In its Burmych and Others v. Ukraine judgment of October 2017 the European Court of Human Rights dismissed more than 12,000 applications due to the fact that they were not only repetitive in nature, but also mutatis mutandis identical to applications covered by a previous pilot judgment rendered against Ukraine. This raises fundamental issues as to the role of the Court within the human rights protection system established by the European Convention on Human Rights, as well as those concerning the interrelationship between the Court and the Committee of Ministers.
There have been several cases involving counterclaims in recent investment arbitration practice. Though counterclaims are well-known in international litigation, they raise special issues when it comes to investor-State arbitration, especially when it is based on treaties that recognize only rights and not obligations of private parties; thus, a counterclaim may be a way of rebalancing investment law, by allowing States to file claims against investors. However, certain conditions must be fulfilled which are not always easy to combine with the special features of investment arbitration. That is what this article explores, in order to determine whether counterclaims could be a way of addressing the critique that has been recently formulated against investment arbitration.
It is likely that the European Court of Justice’s (ECJ) objection in Opinion 2/13 regarding the absence of judicial remedies in certain Common Foreign and Security Policy (CFSP) areas can hardly be accommodated in a future revised Accession Project to the European Convention on Human Rights (ECHR). This is basically due to obstacles to proceeding with reform of the EU Treaties or establishing an ECHR reservation clause. However, as a matter of fact, the exact dimension of this problem seems to be quite relative. First of all, this is because recent ECJ case-law is gradually eroding the Court’s lack of competence, in particular, after Rosneft. Next, this is because, in those cases where there is still an absence of effective judicial protection, national courts – as EU ordinary courts – could fill this gap. Finally, this gap could also be filled by creating accountability mechanisms in the area of human rights within the framework of Common Security and Defence Policy (CSDP) missions.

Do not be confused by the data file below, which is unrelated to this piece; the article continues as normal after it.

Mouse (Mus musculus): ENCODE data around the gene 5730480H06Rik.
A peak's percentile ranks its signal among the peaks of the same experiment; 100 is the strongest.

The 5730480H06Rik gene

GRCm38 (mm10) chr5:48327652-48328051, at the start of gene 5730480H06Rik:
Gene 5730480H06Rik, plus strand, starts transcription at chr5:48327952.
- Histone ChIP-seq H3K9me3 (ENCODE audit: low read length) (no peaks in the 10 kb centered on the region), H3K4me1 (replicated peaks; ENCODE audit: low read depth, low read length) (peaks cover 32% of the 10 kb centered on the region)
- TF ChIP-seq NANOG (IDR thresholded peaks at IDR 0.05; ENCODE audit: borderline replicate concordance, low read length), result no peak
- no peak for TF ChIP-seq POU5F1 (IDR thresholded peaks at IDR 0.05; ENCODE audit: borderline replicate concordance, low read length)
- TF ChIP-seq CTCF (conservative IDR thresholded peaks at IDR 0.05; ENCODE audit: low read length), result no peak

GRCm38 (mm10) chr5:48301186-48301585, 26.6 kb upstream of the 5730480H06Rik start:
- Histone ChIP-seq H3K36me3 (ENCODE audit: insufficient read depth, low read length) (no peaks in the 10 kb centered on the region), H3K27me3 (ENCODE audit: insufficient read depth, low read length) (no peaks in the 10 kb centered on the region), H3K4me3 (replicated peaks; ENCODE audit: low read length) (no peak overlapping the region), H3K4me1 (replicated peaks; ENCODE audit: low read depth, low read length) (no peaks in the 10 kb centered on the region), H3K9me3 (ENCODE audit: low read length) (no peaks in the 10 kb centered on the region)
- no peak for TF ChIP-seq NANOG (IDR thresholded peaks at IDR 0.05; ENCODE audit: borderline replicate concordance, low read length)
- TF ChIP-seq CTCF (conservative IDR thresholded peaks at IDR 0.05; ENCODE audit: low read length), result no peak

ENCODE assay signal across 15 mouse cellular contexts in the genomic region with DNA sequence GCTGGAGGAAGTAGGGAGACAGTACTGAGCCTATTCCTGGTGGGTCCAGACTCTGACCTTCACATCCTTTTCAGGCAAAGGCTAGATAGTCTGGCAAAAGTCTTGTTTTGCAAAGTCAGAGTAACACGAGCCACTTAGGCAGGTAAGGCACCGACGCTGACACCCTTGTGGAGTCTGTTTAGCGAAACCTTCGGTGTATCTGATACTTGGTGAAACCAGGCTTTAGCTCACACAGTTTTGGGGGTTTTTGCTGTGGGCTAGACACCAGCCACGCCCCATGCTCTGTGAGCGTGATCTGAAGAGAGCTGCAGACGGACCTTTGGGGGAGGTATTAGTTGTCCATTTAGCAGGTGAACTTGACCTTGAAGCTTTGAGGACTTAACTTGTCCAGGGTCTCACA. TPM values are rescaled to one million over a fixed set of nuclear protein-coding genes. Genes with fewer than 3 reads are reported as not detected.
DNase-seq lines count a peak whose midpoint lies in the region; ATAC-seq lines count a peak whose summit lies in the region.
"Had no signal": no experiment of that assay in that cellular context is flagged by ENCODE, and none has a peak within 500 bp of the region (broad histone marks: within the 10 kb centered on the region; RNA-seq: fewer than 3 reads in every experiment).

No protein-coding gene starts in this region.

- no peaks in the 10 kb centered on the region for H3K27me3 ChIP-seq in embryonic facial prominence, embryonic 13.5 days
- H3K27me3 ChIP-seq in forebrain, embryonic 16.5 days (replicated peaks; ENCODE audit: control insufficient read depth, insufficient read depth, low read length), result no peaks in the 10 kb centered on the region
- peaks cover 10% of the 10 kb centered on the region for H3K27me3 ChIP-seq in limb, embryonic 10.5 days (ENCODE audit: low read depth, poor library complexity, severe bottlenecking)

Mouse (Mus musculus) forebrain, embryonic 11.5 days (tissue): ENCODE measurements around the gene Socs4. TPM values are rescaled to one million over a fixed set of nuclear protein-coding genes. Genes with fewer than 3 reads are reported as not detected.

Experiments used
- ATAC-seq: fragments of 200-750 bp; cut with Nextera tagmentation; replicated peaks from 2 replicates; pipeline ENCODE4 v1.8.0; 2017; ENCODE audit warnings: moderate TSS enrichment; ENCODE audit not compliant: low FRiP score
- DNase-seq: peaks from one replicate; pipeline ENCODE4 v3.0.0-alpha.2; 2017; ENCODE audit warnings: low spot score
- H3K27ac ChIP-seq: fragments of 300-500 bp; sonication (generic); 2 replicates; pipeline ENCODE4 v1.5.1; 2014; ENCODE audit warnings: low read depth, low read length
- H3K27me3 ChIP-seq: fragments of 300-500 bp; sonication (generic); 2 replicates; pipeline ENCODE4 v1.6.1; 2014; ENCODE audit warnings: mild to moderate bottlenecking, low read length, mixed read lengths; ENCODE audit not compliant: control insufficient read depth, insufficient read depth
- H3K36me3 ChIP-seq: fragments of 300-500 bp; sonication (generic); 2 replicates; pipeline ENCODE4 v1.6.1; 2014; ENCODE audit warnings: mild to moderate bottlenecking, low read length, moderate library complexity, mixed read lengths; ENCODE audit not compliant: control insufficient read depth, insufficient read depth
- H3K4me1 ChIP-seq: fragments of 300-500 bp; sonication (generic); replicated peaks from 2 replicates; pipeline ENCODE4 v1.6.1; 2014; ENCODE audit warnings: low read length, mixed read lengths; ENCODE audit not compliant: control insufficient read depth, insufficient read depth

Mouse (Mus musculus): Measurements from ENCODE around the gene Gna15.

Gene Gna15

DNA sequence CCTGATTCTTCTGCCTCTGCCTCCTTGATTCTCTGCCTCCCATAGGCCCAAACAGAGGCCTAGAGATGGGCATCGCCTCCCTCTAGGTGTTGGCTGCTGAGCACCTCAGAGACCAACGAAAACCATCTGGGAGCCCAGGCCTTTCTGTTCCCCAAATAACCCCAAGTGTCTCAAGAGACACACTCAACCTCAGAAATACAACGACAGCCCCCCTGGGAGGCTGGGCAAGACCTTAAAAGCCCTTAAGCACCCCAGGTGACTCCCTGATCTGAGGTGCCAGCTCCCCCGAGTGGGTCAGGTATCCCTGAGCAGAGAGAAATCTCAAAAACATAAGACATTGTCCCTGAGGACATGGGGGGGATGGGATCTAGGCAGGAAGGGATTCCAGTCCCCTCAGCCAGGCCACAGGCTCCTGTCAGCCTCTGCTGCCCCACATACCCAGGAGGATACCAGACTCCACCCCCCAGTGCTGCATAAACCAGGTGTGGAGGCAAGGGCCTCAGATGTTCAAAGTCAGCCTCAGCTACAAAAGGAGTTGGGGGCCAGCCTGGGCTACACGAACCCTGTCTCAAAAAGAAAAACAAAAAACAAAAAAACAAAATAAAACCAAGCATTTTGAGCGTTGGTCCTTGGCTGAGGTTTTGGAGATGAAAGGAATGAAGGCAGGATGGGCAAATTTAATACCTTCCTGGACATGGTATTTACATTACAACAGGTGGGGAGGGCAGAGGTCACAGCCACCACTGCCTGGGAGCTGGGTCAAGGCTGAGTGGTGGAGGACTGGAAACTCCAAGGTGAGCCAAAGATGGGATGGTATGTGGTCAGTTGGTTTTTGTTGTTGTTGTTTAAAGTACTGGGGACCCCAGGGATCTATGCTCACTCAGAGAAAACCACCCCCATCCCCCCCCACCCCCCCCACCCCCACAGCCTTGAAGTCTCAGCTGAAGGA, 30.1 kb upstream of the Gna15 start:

The maritime boundary delimitation decision in the Ghana/Côte d’Ivoire Case is remarkable as the first decision of an ad hoc chamber of the International Tribunal for the Law of the Sea (ITLOS). This article evaluates the advantages of this critically under-examined dispute settlement mechanism, its operation in this case and the consequent prospects for the future use of such chambers. To date, the ad hoc chambers of both ITLOS and the International Court of Justice (ICJ) have rarely been used. Examining their respective procedures, legal frameworks, and performance, this article evaluates the comparative advantages and disadvantages of ITLOSad hoc chambers vis-à-vis both ad hoc arbitration and the full bench of ITLOS. Although limited conclusions on the prospects for the mechanism’s future use can be drawn from this single decision, in light of the broadly positive outcome, prospective parties may be drawn to the possibilities and potential advantages of the ITLOSad hoc chamber mechanism in the future.
This article examines the question of State succession to bilateral investment treaties (BITs) in the unique context whereby the events leading to this change in sovereignty happen during an arbitration proceeding. I will assess the impact this will have on the respondent State in the proceedings which may cease to exist (dissolution, unification, and integration) or lose part of its territory (cession, secession). Succession may also affect the home State of the claimant investor and result in that person losing its nationality and acquiring a new one. An arbitral tribunal should continue to have jurisdiction over a dispute whenever a claimant involuntarily changes its nationality in such context. While the same conclusion should apply when changes affect the respondent State, major difficulties will arise if that State ceases to exist and no other State is willing to participate in the proceedings. I will examine the limits of tribunals’ powers in this respect.